ZhaoShen Wang is one of the talented new designers we spotted during the summer show at Central Saint Martins, University of the Arts London. He just graduated from MA in Jewellery Design, and his graduate collection explores sexuality in a wide range of forms, materials and outcomes, designing through a soft erotic vocabulary of sensuality and restraint.
Before this, ZhaoShen has a BA degree in Central Academy of Fine Arts in Beijing, China. He has collaborated with brands including HUAWEI, DAVIDOFF, BVLGARI and was nominated to LVMH and London Design Festival. His works are continuously exhibiting in Gallery Marzee (Nijmegen), Triple Parade Contemporary Jewellery Exhibition (Netherlands & Beijing), Fantastic Art China (New York), London Design Festival (London) and published on Phoenix Art, Life Weekly, Surface, etc.
In 2015, his work ‘Tea’ won the 1st prize of Chow Tai Fook and ‘Goat’ became the finalist of the TTF. Zhaoshen has worked as the Creative Director in Music Videos, and Chief Designer in designer brand WSWX’s SS2016 collection showed at Mercedes Benz Beijing Fashion Week.
ZhaoShen: The core idea of my project is around ‘sexuality’. It started with my observation and research into social events around identity in contemporary Europe, such as Pride, National Naked Ride, and other festivals, marches and gatherings. I was wondering why these events don’t happen in China? What is the difference between them and how the body has to do with the events?
I researched Asian and Western historical depictions of sex, taboos and openness, from documents, paintings, sculpture, tales, etc. I found out that in history we all have ‘crazy’ times and lots of documentation could be found, and actually, there are so many interesting tales in China back in the time. There’s not a definite ‘taboo’ or ‘openness’, and I begin to think why there’s such different understanding around ‘sexuality’ between China and Europe now, especially on the LGBT culture.
I tried to incorporate my thinking and re-interpret Asian history and transfer them into contemporary jewellery design. Through my collection, I wish to bring ‘sexuality’ into everyday conversations in our society.
The starting point of my design is gender neutral, but due to my personal preference, I added some masculine elements into the design.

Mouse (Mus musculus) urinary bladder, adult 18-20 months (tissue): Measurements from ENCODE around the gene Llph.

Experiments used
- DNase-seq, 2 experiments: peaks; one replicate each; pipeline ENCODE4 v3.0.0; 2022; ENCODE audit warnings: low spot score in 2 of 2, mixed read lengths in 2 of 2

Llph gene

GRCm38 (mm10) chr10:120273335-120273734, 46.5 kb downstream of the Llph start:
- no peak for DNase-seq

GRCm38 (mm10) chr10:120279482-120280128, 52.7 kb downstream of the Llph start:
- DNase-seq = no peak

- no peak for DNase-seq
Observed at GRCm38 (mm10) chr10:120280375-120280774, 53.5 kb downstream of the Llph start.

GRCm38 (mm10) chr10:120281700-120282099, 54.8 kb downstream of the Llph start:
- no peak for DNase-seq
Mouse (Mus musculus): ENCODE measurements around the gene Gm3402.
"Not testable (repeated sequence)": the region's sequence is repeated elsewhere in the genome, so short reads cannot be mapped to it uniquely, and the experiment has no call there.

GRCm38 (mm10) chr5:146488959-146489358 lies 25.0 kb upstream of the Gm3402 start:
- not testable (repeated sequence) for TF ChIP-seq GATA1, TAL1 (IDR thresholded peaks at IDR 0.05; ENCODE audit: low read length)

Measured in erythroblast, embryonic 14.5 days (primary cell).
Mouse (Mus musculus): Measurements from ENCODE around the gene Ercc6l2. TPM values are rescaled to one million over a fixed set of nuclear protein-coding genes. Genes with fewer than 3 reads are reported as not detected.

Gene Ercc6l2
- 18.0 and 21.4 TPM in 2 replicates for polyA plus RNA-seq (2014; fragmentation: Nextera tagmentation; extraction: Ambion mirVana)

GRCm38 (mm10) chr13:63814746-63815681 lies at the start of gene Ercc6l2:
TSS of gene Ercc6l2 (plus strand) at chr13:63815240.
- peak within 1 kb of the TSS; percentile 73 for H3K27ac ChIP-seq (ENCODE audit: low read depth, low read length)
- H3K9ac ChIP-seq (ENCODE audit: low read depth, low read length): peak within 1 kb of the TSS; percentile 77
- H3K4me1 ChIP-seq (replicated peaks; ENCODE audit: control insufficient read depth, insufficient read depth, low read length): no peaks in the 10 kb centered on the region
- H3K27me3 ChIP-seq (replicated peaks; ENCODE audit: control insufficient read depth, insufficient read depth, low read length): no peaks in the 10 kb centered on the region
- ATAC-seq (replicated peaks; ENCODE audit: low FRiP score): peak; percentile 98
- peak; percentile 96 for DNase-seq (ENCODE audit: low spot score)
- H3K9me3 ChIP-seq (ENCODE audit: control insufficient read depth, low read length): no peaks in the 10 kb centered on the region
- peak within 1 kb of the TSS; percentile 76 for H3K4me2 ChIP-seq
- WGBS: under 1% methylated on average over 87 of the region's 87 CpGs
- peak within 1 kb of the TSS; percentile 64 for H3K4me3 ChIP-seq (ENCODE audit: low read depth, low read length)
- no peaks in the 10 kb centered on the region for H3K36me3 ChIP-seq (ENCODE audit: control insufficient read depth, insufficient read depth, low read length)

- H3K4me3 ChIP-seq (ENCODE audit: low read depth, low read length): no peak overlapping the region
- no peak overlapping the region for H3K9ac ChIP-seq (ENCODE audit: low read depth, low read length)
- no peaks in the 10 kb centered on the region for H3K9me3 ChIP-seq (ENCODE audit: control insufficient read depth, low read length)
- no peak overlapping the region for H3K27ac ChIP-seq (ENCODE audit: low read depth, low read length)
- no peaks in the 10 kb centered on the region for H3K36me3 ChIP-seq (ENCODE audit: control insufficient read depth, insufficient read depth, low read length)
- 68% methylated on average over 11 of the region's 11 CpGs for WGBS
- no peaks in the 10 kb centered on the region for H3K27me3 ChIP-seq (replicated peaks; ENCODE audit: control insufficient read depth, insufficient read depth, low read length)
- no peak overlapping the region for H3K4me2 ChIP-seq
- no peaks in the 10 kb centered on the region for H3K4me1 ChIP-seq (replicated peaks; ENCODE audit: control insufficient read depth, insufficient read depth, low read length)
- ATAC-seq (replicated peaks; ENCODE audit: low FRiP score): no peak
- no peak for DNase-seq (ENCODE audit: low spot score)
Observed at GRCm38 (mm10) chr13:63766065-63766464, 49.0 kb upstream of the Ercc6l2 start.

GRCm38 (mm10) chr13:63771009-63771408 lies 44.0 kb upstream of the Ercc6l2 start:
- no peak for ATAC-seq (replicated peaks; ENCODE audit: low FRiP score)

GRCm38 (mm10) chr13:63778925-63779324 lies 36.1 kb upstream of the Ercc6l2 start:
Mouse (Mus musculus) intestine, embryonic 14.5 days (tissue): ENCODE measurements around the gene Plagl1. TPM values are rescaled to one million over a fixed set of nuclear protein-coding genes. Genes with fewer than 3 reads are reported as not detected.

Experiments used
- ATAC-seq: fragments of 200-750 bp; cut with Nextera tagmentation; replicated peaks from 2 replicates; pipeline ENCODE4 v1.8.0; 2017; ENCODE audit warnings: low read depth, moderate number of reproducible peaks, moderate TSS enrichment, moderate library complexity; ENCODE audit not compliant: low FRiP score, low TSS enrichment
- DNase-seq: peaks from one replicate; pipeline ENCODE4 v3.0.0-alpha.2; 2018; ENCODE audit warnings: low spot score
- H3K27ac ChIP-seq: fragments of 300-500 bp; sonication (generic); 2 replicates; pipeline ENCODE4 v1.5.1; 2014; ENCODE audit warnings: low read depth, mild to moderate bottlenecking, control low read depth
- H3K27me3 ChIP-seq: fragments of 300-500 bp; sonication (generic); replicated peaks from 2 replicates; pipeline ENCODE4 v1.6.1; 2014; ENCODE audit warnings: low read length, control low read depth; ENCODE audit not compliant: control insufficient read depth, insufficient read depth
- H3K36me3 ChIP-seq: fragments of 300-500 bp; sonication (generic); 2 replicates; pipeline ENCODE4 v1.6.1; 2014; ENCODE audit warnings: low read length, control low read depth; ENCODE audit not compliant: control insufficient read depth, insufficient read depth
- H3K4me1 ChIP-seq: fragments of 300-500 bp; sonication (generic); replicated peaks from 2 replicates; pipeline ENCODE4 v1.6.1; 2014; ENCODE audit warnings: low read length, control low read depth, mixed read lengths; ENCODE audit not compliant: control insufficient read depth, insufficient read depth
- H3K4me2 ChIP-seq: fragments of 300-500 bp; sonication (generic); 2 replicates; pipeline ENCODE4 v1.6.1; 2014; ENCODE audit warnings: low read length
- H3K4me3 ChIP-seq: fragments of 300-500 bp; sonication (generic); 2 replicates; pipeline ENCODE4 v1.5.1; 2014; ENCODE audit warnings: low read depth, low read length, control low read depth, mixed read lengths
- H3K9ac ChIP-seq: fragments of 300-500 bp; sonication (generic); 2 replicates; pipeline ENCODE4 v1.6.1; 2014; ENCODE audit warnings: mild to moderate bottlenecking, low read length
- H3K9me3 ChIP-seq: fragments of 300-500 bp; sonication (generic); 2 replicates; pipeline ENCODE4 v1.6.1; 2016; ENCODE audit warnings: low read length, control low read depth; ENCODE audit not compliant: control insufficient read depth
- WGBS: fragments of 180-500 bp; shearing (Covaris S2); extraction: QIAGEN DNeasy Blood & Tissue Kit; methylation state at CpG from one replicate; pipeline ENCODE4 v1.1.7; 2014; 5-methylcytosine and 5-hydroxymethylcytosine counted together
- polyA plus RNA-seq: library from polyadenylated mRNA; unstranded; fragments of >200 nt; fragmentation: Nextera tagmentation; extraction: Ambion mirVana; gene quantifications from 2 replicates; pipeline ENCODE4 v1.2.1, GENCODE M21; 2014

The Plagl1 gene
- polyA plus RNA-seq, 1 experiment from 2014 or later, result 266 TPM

In the history of jewellery, men loved jewellery the same as women did. When it comes to jewellery for men nowadays, people will think about watches and cuff-link, which I think is too limited. I like to collect rings, but I could hardly find the right proportions for men’s rings. In recent trends, men’s jewellery becomes more visible, and it shows that the gap in the design market is recognised.
As a designer, I always think about different designs, sizes, softness or hardness, contract and shapes in the collections I make. In ‘Infinite S’, I showed a complete design process from small pieces of brooches to large pieces on the body. I choose to use the rope because it is one of the most suitable material to make larger pieces. In fact, the rope should be the most common material used in men’s accessories; from the history of sailing and agriculture, and the reinterpretation by different designers, it symbolises a masculine power.
For me, the pearl is a similar design element to the rope, as it has a rich history and lots of different meanings. I also choose the pearl due to my design inspiration and its advantages in the market.
The biggest problem is the combination of the materials. Like you said, the rope and pearl is an unusual combination, so it is a risky experiment. Another difficulty is to pick the pearls with the special shapes and match them up. This can only be done by chance, as unlike the rounded pearls, the special pearls are all natural and have their own shapes. I need to balance the forms and fit with the metal part, which I’ve tried so many times to get it right.
The most fascinating thing is that the audience has reached a mutual understanding of the pearl. At first, they are shocked by the sizes of the pearls and asked me if they are natural or manmade, and how difficult it is to find them. When we discussed in depth about the discrete meaning regarding the pearl and sexuality, they understood suddenly, laughed, or talked about the history, etc. This also proved that I did bring up the topic of ‘sexuality’ into everyday conversations with my jewellery design, and people do need a platform to talk about it.
During my BA course, I have collaborated with artist Kim Buck on the project ‘Long Life Lock for the Sister’. The theme is almost black humour for me, as under the ‘One Child Policy’ in China, in our generation we don’t have any brothers or sisters. So the brief is to make a piece of jewellery for a nonexistent person. I used cosmetic foundation to imprint the shape of ‘long life lock’ on the powder puff, put it in a 9cm*9cm vacuum bag, and called it ‘Long Beauty Lock’. The project only takes a week.
The funny thing is after a year from the project, the one-child policy is cancelled. We have become the loneliest generation in the history. I decided to continue my ‘Long Beauty Lock’ project and gave my powder puff to a friend who is like my younger sister. I document journey when she opens the seal, use the powder to do her makeup every day, until the long like lock pattern disappeared. This takes about a week.
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